Co-op Bank marketing boss: ‘Brand ads are the start of the fight back’

The Co-operative Bank squandered a huge opportunity in the wake of the financial crisis to tell the world it was everything the victims of the crash were not when news of its capital shortcomings and compromised executives hit headlines

It is trying to right that wrong now relative security has returned with a multimillion brand campaign that attempts to reclaim what the Co-op sees as its USP – the ethical bank. The “fightback”, according to its interim marketing director Guy Herrington, is on.  

The “For All the Right Reasons” campaign is led by an Arc London created TV ad that features a man talking passionately to camera about how the bank has turned down £1bn in business because it does not deal with companies or regimes that do not demonstrate ethical credentials.  

It is an attempt both to put its recent past behind it. The bank suffered a tumultuous 2013 that saw the exposure of a £1.5bn shortfall in its finances that pushed it to the point of collapse, a legacy of the 2009 merger with Britannia, since described as a huge folly for both.

Its problems were compounded by news of the arrest of its former chairman Paul Flowers on drugs related charges last year.  The perfect storm of financial stability and scandal sent brand reputation scores for the once lauded brand spiralling southward.

The Co-op Bank’s financial saviour also raised eyebrows. Many questioned whether the ownership structure it was forced to adopt to secure its future, which saw the Co-op Group’s stake reduce by about 20 per cent and majority control passed to bondholders, meant it could describe itself as ethical as it had when a co-operative.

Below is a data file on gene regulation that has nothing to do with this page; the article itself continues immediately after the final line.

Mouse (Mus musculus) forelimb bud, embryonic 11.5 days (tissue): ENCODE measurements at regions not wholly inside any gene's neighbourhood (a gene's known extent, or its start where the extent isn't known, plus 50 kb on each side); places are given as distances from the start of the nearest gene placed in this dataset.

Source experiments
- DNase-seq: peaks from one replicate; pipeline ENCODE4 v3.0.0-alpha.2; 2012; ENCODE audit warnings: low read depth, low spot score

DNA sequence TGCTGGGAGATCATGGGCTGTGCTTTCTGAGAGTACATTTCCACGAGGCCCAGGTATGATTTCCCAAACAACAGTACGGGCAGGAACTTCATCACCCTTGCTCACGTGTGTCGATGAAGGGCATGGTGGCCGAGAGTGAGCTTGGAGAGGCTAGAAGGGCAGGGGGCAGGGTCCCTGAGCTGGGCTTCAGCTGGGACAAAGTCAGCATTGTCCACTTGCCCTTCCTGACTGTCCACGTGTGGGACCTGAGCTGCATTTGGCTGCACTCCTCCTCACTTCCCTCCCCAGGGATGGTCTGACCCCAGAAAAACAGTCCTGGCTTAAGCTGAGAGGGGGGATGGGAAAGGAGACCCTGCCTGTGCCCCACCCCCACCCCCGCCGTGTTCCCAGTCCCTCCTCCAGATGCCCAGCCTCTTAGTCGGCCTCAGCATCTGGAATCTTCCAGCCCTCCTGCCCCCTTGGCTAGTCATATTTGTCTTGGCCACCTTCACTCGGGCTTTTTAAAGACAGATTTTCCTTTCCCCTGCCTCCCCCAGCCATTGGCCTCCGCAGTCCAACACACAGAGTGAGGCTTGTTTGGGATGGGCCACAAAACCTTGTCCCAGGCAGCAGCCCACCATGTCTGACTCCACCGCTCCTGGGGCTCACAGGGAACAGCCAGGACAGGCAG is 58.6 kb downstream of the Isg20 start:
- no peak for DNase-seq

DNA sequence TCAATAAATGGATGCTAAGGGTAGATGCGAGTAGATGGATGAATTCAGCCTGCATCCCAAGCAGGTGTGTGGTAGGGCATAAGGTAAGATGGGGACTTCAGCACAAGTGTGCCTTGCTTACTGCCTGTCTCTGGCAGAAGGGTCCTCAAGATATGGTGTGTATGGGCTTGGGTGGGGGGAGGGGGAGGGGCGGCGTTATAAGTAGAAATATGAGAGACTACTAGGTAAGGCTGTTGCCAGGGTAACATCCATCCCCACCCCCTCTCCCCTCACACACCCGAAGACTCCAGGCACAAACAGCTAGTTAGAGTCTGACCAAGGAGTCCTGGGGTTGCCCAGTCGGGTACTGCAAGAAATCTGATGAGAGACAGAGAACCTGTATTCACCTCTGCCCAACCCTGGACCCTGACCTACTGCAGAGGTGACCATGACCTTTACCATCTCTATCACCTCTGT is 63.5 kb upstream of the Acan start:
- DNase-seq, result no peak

The passing of time and its relative financial stability have, however, led to an improvement in brand perception. According to YouGov BrandIndex  its Buzz – a net balance of the positive and negative things people have heard about the brand – is -6.9 as of today (2 October) but that is a vast improvement on the -31.1 it scored 6 months ago when it was rock bottom of a list of 27 high street bank brands.

Elsewhere,  its Index score – an average of how consumers rate it in terms reputation, satisfaction, value, quality, whether they would recommend it and their general impression of the brand – has also enjoyed a similar turnaround. Its score is currently -0.8, up from -12.5 six months ago.

With the brand’s health improving, the bank believes it is the right time to remind people of its historical stance on ethical investment, a message it believes will resonate as strongly today as it did when it launched the first ad trumpeting its ethics – Townsend’s House (see below) – in 1992.

Herrington, who will soon stand aside when former Nationwide and Npower marketing boss Alastair Pegg takes over – told Marketing Week the campaign followed a comprehensive survey of the bank’s customers and some non-customers that returned the overwhelming message that there was a place for a bank that could credibly described itself as ethical. Eighty per cent of customers said they would be more likely to stay at a bank that had an ethical lending policy while 50 per cent of non-customers would switch to a bank that had one, he says.

“The work we have done tells us there is a place for a bank that goes about its business in a principled and values driven way. There’s only one bank that can occupy that space and that might be us.”

Co-op Bank chiefs will be hoping the campaign arrests the rate of customers moving their banking elsewhere since last year’s scandals. Latest TNS switching data shows of those switching their current accounts 6 per cent moved from Co-op Bank to rivals and it attracted only 1 per cent of switchers, a pattern of net loss seen throughout 2014. The bank admitted in August it had a net loss of 28,199 current accounts in the six months to 31 June. 

Despite the survey indicating it could attract customers, Herrington insists the campaign’s main objective is not acquisition.

”It is about reinforcing who we are and what we stand for. Signalling our intent to be true to roots remind people of our intent to develop ethical policy.”